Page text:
We would like you to have a great time while visiting! The following guidelines will help you enjoy your visit to the Judith & Norman Alix Art Gallery.
Protecting the Art
Please do not touch the artwork. Keep a safe distance between you and the works of art. Please do not lean on, or use the cases as writing surfaces, in any of the galleries.
Food and Drink
Food and drink are not permitted in the galleries. This is to help the gallery control insects and other pests which pose risks to the collections on display.
Please turn your cell phone to the vibrate setting, and be respectful of other visitors when using your cell phone. If you receive or need to make a call, please step outside the gallery for the duration of your phone call.
Photography of the artworks in the Judith & Norman Alix Art Gallery is permitted without flash unless otherwise stipulated. Occassionally, works on loan are not able to be photographed and these exhibitions/artworks will be clearly marked. If in doubt, you can always ask one of our friendly animators in the galleries if it is okay - chances are it is!
For the protection of visitors, staff and works of art, the Gallery is monitored by video surveillance.
Due to allergies and sensitivities, we ask that you refrain from wearing perfumes or heavily scented products. We thank-you for your cooperation.
A service animal may accompany a visitor to all public areas of JNAAG.
Frequently Asked Questions
What is the cost of attending the Gallery?
As a public art gallery, we have been able to keep admission to the Gallery free. Members of Judith & Norman Alix Art Gallery have discounted rates for all public programs and special events. Costs for public programs including our Family Sundays and Art & Ideas programs are usually free unless otherwise stated.
Can I take photographs? What are the copyright policies?
The JNAAG allows photography for personal use only, except where indicated. We ask that you respect the rights of artists and their representatives under Canadian copyright law.
Why can't I touch the art, frames, or sculptures?
There are acids and oils in your skin that will damage the art. When we are hanging or taking shows down, our staff wears white cotton gloves to protect the artwork. Even large sculptural works and the frames of paintings need consideration. If we didn't take such precautions, fingerprints would show up, soft materials would absorb acids and oils, and patina or faux finishes would wear off over time.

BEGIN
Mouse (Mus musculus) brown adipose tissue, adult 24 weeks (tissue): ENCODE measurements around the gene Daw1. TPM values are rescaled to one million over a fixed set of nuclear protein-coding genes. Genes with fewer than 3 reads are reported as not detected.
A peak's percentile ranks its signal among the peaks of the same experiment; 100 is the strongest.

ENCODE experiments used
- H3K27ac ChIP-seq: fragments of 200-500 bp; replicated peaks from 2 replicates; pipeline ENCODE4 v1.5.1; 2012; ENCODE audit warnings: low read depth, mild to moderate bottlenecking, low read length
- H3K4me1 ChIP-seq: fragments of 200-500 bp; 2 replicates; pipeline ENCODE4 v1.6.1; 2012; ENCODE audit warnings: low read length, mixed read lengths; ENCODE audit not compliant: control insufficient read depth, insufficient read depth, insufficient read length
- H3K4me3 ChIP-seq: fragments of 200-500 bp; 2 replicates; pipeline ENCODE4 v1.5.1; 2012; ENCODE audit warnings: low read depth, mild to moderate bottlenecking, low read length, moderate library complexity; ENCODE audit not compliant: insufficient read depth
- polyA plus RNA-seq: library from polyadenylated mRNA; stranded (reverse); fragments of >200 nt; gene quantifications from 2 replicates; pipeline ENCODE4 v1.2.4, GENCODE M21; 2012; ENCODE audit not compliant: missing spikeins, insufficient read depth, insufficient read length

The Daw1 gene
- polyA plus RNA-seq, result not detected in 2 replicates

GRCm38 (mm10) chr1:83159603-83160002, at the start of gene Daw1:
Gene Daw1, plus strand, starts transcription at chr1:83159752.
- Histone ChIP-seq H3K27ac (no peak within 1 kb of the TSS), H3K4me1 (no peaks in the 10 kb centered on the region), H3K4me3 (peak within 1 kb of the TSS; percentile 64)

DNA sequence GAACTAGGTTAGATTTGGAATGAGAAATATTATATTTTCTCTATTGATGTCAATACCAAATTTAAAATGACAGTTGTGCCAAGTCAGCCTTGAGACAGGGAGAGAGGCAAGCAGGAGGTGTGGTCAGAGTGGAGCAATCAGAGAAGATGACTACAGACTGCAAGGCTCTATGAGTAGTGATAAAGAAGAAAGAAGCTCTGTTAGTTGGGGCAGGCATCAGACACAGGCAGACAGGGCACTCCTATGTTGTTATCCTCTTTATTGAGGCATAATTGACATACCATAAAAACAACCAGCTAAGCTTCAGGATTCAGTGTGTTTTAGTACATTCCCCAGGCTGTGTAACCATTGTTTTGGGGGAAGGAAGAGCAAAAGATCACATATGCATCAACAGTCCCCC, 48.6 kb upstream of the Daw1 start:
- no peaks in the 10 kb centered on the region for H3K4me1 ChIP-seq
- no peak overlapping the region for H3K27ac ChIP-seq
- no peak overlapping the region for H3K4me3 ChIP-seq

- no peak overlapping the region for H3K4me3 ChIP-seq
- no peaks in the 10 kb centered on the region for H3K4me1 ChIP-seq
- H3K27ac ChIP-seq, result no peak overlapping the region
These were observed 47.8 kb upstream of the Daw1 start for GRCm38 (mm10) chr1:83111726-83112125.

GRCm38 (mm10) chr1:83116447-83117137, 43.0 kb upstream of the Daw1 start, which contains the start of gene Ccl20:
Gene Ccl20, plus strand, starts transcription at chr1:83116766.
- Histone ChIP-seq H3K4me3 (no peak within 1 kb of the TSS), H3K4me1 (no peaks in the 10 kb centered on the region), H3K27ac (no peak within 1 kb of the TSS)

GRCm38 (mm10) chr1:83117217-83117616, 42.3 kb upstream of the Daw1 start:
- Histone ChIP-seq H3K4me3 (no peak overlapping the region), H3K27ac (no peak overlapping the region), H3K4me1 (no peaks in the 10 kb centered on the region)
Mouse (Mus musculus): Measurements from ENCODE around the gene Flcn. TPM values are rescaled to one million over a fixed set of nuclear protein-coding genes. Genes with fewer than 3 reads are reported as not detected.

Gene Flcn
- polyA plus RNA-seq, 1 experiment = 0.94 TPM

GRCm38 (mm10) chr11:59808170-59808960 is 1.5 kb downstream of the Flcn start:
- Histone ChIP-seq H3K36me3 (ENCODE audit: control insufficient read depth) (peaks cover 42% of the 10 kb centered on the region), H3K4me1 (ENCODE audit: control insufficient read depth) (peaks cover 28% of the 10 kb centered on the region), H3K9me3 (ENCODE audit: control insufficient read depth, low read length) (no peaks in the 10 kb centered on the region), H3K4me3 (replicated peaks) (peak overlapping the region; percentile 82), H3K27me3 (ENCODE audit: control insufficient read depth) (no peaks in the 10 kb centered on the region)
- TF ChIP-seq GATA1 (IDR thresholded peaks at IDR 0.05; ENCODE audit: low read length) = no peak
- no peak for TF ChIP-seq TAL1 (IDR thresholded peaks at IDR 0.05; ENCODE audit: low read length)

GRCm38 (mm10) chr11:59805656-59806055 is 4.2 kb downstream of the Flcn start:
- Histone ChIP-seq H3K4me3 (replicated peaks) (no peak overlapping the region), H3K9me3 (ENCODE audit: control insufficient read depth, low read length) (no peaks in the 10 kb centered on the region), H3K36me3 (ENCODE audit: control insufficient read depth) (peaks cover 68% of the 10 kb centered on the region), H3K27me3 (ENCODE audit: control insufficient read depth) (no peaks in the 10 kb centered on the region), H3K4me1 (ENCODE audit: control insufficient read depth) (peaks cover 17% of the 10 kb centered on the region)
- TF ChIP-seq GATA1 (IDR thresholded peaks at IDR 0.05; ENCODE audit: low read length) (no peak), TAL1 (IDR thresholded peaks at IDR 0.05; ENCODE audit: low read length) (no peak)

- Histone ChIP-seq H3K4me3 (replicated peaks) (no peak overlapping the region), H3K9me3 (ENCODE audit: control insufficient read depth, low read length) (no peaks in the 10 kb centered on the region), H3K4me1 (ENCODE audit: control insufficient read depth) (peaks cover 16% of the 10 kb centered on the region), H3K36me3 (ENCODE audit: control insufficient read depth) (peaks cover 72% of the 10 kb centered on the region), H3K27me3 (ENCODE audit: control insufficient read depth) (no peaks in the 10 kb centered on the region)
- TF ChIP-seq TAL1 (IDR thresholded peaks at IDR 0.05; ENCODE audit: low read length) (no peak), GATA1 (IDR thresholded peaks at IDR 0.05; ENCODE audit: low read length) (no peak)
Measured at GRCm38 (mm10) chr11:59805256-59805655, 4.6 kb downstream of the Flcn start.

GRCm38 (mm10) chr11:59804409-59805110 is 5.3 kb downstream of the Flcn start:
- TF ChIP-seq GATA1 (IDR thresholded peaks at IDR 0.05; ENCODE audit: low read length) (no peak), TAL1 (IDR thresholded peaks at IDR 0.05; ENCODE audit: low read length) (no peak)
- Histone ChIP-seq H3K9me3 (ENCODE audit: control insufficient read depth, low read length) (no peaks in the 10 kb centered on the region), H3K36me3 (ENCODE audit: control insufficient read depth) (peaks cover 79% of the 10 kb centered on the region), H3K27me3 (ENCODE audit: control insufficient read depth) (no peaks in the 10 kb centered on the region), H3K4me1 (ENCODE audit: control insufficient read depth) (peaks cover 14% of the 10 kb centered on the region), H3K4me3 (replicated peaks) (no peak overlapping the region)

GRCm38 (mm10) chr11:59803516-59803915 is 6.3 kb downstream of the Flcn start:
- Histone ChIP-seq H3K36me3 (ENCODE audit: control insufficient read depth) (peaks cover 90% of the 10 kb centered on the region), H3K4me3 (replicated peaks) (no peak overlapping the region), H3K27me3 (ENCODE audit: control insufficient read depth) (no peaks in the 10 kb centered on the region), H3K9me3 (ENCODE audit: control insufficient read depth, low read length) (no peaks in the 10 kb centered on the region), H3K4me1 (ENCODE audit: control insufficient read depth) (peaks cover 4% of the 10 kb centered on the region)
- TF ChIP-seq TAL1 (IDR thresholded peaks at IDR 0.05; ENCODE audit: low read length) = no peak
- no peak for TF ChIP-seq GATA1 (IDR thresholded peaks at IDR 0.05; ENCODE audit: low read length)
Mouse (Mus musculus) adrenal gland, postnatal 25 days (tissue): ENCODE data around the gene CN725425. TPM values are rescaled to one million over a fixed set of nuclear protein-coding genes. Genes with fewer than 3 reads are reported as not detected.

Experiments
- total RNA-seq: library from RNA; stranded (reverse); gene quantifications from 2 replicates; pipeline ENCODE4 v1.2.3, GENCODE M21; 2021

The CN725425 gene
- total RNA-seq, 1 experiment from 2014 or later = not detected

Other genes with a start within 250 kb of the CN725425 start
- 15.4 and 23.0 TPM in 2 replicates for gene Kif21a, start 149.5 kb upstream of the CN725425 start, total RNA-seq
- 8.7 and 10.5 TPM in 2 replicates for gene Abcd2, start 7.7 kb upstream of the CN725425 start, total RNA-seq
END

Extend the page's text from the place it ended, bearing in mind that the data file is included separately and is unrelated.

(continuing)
How often do you change exhibitions?
We offer a variety of historical and contemporary exhibitions that, as per our mandate, focus on visual art and visual culture by Canadian artists of national and regional calibre in a dynamic environment. Often exhibitions are planned three years in advance, and typically remain up for approximately three months. Generally speaking, each gallery space will house three different exhibitions per calendar year, but this can vary. Sometimes multiple gallery spaces will be used for a single exhibition.
What does a visit to the Gallery include?
You can visit the Gallery and explore it on your own, you can book a guided tour with your group or on regularly scheduled tour opportunities you can participate in a docent-guided tour. You can also get involved in one of our many public programs, schedule some time to enjoy the rich array of resources available in the Visual Art Research Room, and even book a space in the Gallery for a future special event. Contact the facilities manager for more information about opportunities available to you at the Judith & Norman Alix Art Gallery, both within our programming and our facility.
What is the oldest work in the collection?
The oldest work in the collection is a watercolour painting on paper by Daniel Fowler (R.C.A., O.S.A.). This painting is as old as Confederation itself, being completed in 1867. It is an untitled work, but features a fairly traditional rendering of a freshly hunted bird on its back. This work was purchased by Gallery Lambton in 1986.
What was the first work in the collection?
Though it was before the formal existence of the gallery or a properly identified permanent collection, the Sarnia Women's Conservation Art Association purchased three paintings on March 31, 1920. These are now seen as the first three works in what became our collection of Canadian visual culture. They are H.S. Palmer's Sawing Logs (1919), J.W. Beatty's Winter Scene (Near Toronto) (1918), and A.Y. Jackson's Spring in Lower Canada (Maples, Early Spring) (1915). These paintings were acquired for a total of $700.00.
How do you care for your works?
One large on-site vault stores works that are not on exhibit, either on site or as part of a Judith & Norman Alix Art Gallery traveling exhibition. The Gallery permanent collection houses over 1,100 works of art, so at any given time, the majority of these are in storage. Our exhibition spaces and vaults are carefully monitored by machines that measure temperature and humidity levels. The vaults are kept dark, and works on paper are stored in acid-free boxes and are separated from one another by sheets of acid-free tissue. Staff wear clean, white cotton gloves, and keep the handling of the art to a minimum. When required, we send works in our collection to specially trained conservationists to have maintenance and corrective work performed.